Protein-energy malnutrition exists and is associated with negative outcomes in morbidly obese hospital patients

Agarwal, Ekta, Ferguson, Maree, Banks, Merrilyn, Vivanti, Angela, Bauer, Judy, Capra, Sandra, & Isenring, Elisabeth (2014) Protein-energy malnutrition exists and is associated with negative outcomes in morbidly obese hospital patients. In Dietitians Association of Australia 31st National Conference, 15-17 May 2014, Brisbane Convention and Exhibition Centre, Brisbane, Queensland, Australia.

View at publisher


Prevalence of protein-energy malnutrition (PEM), food intake inadequacy and associated health-related outcomes in morbidly obese (Body Mass Index ≥ 40 kg/m2) acute care patients are unknown. This study reports findings in morbidly obese participants from the Australasian Nutrition Care Day Survey (ANCDS) conducted in 2010. The ANCDS was a cross-sectional survey involving acute care patients from 56 Australian and New Zealand hospitals. Hospital-based dietitians evaluated participants’ nutritional status (defined by Subjective Global Assessment, SGA) and 24-hour food intake (as 0%, 25%, 50%, 75%, and 100% of the offered food). Three months later, outcome data, including length of stay (LOS) and 90-day in-hospital mortality, were collected. Of the 3122 participants, 4% (n = 136) were morbidly obese (67% females, 55 ± 14 years, BMI: 48 ± 8 kg/m2). Eleven percent (n = 15) of the morbidly obese patients were malnourished, and most (n = 11/15, 73%)received standard hospital diets without additional nutritional support. Malnourished morbidly obese patients had significantly longer LOS and greater 90-day in-hospital mortality than well-nourished counterparts (23 days vs. 9 days, p = 0.036; 14% vs. 0% mortality, p = 0.011 respectively). Thirteen morbidly obese patients (10%) consumed only 25% of the offered meals with a significantly greater proportion of malnourished (n = 4, 27%) versus well-nourished (n = 9, 7%) (p = 0.018). These results provide new knowledge on the prevalence of PEM and poor food intake in morbidly obese patients in Australian and New Zealand hospitals. For the first time internationally, the study establishes that PEM is significantly associated with negative outcomes in morbidly obese patients and warrants timely nutritional support during hospitalisation.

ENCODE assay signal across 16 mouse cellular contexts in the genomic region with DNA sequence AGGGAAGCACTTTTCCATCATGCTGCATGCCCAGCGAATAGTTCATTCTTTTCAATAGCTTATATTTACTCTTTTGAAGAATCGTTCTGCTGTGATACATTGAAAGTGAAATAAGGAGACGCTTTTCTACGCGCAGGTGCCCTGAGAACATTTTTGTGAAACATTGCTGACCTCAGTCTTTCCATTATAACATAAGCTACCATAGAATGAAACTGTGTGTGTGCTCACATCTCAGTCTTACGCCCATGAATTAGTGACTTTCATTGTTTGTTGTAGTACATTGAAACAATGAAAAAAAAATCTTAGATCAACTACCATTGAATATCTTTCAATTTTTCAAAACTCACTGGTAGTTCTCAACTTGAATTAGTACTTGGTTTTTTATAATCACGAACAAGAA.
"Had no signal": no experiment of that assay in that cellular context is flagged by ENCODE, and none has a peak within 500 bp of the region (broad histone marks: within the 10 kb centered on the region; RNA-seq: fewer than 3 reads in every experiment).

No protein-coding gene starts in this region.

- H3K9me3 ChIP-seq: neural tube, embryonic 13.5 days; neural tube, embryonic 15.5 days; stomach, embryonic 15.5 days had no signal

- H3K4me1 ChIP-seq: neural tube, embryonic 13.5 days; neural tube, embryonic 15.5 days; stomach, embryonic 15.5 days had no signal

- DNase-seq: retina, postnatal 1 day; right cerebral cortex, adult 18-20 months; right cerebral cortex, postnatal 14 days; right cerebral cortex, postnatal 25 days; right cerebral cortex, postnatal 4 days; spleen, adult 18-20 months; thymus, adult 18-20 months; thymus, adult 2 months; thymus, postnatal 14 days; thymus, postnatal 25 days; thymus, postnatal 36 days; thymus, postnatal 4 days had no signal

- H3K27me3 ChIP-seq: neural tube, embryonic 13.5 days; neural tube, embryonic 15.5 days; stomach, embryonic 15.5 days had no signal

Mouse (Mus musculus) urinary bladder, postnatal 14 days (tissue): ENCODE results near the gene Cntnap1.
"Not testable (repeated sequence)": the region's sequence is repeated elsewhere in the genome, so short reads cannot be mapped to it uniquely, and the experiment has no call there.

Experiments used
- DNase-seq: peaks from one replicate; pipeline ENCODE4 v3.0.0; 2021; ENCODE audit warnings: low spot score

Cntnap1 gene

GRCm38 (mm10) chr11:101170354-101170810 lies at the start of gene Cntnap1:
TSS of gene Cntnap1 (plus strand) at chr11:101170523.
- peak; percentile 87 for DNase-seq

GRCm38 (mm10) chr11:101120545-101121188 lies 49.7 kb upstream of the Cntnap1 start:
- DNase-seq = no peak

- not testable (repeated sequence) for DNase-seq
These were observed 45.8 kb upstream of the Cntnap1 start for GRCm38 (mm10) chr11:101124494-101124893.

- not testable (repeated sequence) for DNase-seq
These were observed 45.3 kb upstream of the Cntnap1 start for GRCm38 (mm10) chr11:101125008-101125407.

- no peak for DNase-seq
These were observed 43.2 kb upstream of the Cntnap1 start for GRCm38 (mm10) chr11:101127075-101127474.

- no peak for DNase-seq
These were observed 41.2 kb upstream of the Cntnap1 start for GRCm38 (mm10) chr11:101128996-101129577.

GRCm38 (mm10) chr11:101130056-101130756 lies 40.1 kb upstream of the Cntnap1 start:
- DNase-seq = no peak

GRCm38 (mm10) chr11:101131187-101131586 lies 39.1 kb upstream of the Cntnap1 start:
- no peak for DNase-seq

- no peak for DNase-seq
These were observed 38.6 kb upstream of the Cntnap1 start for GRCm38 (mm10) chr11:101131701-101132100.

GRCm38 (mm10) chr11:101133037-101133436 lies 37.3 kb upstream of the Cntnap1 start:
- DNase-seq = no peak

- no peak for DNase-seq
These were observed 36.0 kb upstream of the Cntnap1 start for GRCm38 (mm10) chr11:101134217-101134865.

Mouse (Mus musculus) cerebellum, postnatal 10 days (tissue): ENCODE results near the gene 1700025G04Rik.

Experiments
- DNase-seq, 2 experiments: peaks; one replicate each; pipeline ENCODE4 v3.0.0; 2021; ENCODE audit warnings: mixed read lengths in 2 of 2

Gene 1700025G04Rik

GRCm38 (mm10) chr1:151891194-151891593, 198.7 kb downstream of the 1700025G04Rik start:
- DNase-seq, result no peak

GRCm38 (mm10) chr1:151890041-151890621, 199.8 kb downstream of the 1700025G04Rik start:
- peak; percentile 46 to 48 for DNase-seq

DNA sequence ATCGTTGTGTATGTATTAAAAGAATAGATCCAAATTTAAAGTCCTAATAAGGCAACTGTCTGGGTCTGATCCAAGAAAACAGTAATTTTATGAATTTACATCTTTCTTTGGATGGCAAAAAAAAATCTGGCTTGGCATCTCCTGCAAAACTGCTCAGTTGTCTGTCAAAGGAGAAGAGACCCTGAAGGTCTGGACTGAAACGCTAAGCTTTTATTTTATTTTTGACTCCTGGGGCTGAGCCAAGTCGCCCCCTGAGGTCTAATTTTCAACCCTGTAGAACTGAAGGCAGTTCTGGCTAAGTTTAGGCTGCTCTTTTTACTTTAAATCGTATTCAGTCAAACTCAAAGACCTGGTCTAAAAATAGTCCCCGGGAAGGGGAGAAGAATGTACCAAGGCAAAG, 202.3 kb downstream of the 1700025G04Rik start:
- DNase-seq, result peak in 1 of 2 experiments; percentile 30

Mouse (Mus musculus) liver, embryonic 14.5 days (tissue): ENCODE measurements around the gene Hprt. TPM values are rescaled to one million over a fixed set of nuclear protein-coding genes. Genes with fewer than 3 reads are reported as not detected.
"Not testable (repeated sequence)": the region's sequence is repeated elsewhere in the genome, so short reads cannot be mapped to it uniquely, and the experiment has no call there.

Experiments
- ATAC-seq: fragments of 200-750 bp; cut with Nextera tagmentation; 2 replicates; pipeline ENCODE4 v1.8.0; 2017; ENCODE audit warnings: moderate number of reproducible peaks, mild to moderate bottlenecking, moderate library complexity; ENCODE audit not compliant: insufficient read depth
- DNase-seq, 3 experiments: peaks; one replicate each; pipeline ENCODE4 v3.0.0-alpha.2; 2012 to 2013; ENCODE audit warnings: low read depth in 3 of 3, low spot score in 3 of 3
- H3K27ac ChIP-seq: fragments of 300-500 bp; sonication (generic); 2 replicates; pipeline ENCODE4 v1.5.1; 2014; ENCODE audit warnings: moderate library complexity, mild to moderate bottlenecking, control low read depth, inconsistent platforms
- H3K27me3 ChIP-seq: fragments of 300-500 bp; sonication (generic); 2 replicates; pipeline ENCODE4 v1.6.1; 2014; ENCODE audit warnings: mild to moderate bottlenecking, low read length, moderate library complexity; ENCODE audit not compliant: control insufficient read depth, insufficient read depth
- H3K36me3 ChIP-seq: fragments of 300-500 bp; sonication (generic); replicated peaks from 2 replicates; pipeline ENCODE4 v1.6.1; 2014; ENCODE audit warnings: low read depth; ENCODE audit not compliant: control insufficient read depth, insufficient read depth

Impact and interest:

Citation counts are sourced monthly from Scopus and Web of Science® citation databases.

These databases contain citations from different subsets of available publications and different time periods and thus the citation count from each is usually different. Some works are not in either database and no count is displayed. Scopus includes citations from articles published in 1996 onwards, and Web of Science® generally from 1980 onwards.

Citations counts from the Google Scholar™ indexing service can be viewed at the linked Google Scholar™ search.

ID Code: 77837
Item Type: Conference Item (Presentation)
Refereed: No
Additional URLs:
Keywords: Protein-Energy Malnutrition, morbid obesity, hospital patients, outcomes
DOI: 10.1111/1747-0080.12121
ISSN: 1747-0080
Subjects: Australian and New Zealand Standard Research Classification > MEDICAL AND HEALTH SCIENCES (110000) > NUTRITION AND DIETETICS (111100) > Nutrition and Dietetics not elsewhere classified (111199)
Divisions: Current > QUT Faculties and Divisions > Faculty of Health
Current > Institutes > Institute of Health and Biomedical Innovation
Current > Schools > School of Exercise & Nutrition Sciences
Copyright Owner: Copyright 2014 Dietitians Association of Australia
Deposited On: 20 Oct 2014 00:11
Last Modified: 17 May 2016 04:21

Export: EndNote | Dublin Core | BibTeX

Repository Staff Only: item control page